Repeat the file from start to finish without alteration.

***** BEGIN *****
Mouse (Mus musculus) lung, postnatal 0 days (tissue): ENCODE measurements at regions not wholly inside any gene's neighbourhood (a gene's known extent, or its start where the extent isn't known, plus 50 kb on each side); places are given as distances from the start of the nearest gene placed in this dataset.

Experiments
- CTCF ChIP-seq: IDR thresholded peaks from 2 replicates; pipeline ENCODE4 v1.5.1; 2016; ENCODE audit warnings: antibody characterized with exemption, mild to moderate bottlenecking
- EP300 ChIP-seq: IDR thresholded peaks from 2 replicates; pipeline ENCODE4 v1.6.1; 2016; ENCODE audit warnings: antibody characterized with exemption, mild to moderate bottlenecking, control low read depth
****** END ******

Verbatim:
Mouse (Mus musculus) lung, postnatal 0 days (tissue): ENCODE measurements at regions not wholly inside any gene's neighbourhood (a gene's known extent, or its start where the extent isn't known, plus 50 kb on each side); places are given as distances from the start of the nearest gene placed in this dataset.

Experiments
- CTCF ChIP-seq: IDR thresholded peaks from 2 replicates; pipeline ENCODE4 v1.5.1; 2016; ENCODE audit warnings: antibody characterized with exemption, mild to moderate bottlenecking
- EP300 ChIP-seq: IDR thresholded peaks from 2 replicates; pipeline ENCODE4 v1.6.1; 2016; ENCODE audit warnings: antibody characterized with exemption, mild to moderate bottlenecking, control low read depth